Over the last few years I’ve been lucky enough to work on some amazing architectural façade projects. Sadly many of them never actually get built. Anyone who knows an architect is familiar with the fact that a massive percentage of projects never make it off the page. Happily this project did happen with the lovely people at Greenhill Jenner Architects and I have just been sent some pictures of the completed project. The other thing that happens to many projects I work on is that the colour gets filtered out as things progress and what begins as a colourful façade becomes less so. For whatever reasons, budget cuts and chromophobia to name a few; things change along the way until sometimes there is no colour remaining at all. I’m pleased to say that in this instance the colour remained fully intact as I envisaged it.
On a very residential street in South London there was an awareness of the surrounding homes and how we could use colour on the façade to help it ‘merge’ with its environment. The concept was to use blues and greens in tonal undulation around the facades which faced the street, which happened to be fairly leafy in spring and summer months. Facing internally, however, there was an enclosed playground, hidden from view where we could use a much braver and more intense colour palette which hopefully would invigorate / distract / inspire the children during play time. Here I chose a palette of hot pinks, oranges and purples.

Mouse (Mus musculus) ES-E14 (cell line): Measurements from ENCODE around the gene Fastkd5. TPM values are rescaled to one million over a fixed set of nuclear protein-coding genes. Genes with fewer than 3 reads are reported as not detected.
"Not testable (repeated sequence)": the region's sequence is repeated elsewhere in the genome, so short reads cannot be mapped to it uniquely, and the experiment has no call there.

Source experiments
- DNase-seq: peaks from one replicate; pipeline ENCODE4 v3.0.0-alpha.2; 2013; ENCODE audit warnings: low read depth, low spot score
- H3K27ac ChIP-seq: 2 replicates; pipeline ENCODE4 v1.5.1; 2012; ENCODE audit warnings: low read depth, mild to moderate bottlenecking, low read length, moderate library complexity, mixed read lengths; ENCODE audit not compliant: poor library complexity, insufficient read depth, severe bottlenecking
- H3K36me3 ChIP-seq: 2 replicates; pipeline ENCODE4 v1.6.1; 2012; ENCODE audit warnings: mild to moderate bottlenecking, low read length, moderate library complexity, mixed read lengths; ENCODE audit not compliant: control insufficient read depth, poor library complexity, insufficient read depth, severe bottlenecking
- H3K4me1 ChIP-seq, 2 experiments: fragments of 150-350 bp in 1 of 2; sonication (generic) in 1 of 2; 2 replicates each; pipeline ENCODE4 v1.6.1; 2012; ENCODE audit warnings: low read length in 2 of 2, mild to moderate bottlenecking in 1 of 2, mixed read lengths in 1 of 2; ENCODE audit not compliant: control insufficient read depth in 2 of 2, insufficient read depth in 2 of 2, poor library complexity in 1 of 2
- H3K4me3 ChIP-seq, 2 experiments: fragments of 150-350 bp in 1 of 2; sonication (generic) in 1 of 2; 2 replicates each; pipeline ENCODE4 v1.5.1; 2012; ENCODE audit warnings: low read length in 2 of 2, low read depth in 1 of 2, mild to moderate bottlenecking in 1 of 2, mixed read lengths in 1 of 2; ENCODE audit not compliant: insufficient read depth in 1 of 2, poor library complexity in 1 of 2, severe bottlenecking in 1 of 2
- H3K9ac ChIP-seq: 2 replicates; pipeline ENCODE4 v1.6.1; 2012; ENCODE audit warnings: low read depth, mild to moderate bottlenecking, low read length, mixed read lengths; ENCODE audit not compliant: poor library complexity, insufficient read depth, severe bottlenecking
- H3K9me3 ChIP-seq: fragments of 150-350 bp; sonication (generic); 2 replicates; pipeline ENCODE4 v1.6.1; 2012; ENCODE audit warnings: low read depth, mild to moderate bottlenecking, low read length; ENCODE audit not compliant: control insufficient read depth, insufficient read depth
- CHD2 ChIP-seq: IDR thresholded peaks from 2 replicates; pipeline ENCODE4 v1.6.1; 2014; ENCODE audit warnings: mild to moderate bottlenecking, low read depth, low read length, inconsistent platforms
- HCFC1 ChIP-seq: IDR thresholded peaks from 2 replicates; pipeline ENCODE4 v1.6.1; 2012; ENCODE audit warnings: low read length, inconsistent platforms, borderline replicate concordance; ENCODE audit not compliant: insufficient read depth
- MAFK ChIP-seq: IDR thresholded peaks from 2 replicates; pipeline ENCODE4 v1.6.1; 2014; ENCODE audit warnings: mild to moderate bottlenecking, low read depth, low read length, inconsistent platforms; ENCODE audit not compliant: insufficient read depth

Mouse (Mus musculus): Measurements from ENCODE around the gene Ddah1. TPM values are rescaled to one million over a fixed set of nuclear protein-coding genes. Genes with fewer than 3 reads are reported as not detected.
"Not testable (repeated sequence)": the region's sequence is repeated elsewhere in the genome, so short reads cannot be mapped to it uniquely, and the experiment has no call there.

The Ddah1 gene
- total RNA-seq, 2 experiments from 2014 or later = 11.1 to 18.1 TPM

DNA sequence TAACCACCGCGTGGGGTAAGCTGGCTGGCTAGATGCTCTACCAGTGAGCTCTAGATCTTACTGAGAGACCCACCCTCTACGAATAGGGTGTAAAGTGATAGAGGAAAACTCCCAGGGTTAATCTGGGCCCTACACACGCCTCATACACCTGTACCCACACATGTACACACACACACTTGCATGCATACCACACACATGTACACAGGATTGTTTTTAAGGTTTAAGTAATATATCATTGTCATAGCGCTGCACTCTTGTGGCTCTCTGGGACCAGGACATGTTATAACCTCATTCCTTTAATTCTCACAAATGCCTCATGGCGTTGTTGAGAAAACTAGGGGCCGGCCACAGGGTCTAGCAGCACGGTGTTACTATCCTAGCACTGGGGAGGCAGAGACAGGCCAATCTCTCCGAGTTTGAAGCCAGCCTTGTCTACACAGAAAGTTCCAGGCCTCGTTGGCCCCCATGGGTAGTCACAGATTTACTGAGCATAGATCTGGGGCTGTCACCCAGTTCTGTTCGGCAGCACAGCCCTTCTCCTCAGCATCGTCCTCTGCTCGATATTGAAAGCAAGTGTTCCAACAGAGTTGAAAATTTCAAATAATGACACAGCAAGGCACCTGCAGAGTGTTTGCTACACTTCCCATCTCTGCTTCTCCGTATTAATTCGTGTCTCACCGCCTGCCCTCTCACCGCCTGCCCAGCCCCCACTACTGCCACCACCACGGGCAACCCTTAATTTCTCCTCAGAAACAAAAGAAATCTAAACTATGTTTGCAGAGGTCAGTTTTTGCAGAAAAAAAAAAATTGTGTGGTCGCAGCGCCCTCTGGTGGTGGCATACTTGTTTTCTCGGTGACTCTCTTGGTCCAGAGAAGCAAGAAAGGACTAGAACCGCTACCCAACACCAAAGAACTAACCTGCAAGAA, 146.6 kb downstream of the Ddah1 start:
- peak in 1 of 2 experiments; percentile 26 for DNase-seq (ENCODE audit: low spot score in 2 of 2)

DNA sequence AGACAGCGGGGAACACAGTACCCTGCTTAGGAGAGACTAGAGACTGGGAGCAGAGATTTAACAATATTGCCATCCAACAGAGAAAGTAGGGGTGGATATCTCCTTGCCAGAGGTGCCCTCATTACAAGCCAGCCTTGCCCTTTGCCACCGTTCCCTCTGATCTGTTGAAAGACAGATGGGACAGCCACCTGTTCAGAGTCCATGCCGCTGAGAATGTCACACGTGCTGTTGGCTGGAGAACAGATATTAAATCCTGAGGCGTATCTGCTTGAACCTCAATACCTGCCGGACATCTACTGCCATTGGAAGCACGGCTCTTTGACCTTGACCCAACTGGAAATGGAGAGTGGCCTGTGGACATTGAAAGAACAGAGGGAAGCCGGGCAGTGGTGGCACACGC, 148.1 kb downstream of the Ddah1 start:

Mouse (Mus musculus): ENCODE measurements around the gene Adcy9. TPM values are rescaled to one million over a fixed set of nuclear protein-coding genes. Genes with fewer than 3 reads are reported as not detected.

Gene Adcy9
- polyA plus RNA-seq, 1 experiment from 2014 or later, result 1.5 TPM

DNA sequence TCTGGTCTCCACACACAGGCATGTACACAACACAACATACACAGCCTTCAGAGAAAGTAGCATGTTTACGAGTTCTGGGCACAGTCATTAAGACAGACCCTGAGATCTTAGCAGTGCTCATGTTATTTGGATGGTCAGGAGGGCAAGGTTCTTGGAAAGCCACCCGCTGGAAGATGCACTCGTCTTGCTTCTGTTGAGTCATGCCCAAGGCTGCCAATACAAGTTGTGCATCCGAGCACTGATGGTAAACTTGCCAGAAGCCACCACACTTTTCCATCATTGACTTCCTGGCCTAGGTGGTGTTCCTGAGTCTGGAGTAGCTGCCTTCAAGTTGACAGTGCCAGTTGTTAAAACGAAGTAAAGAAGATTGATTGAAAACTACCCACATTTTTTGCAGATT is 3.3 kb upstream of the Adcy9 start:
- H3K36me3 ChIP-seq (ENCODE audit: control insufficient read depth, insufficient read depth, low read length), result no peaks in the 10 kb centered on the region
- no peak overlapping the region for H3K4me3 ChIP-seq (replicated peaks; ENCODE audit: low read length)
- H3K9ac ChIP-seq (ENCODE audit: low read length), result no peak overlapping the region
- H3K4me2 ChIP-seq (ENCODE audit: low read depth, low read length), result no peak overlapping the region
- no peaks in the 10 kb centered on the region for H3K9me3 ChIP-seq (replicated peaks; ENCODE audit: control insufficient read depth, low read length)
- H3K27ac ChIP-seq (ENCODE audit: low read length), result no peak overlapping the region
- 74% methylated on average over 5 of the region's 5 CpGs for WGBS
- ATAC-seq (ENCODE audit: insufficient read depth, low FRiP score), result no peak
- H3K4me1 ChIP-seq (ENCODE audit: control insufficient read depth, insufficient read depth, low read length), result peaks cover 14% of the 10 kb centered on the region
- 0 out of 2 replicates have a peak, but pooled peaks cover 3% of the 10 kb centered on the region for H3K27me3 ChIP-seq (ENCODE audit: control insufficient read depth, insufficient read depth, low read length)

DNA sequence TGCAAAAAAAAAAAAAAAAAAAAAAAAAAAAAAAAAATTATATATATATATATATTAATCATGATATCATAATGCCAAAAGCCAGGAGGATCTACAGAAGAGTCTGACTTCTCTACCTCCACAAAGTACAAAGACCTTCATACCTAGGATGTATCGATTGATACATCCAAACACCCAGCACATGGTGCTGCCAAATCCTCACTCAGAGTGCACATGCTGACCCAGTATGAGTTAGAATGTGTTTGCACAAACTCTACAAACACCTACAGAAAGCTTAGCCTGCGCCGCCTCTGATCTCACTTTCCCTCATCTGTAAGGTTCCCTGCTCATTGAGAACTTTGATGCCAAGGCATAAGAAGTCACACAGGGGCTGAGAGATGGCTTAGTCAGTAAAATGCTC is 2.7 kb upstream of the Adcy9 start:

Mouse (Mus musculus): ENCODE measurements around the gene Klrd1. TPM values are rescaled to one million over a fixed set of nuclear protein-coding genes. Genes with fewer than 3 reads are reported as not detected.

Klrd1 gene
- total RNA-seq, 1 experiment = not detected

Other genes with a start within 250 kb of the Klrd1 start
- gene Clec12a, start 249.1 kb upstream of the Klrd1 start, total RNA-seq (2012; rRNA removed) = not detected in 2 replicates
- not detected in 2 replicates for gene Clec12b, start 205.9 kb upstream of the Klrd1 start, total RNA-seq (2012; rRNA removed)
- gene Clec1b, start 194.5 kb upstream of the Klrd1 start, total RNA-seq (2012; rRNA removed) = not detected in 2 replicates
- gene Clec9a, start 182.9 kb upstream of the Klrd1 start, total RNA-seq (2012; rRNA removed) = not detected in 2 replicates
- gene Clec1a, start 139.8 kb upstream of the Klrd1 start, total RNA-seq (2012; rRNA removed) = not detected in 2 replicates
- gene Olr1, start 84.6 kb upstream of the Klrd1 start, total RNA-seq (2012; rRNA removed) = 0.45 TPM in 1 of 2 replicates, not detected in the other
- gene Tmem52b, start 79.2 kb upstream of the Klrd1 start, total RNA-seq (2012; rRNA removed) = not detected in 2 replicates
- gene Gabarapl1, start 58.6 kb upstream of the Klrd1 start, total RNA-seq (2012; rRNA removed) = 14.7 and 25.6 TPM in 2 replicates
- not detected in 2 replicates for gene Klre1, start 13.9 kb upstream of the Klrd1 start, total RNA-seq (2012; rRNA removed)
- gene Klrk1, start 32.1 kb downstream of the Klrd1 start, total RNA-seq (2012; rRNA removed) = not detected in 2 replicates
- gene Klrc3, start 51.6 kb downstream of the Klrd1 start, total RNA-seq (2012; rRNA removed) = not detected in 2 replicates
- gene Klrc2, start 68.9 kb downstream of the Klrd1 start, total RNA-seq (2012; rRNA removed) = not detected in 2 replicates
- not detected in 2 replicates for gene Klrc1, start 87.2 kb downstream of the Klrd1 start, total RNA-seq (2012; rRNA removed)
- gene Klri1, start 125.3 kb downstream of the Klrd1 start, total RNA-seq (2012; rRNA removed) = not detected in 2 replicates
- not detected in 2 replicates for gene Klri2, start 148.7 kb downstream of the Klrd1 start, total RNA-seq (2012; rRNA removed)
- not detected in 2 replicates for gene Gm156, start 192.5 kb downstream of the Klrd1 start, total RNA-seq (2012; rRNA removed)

The result… a moving grid of changing colour linking the whole building.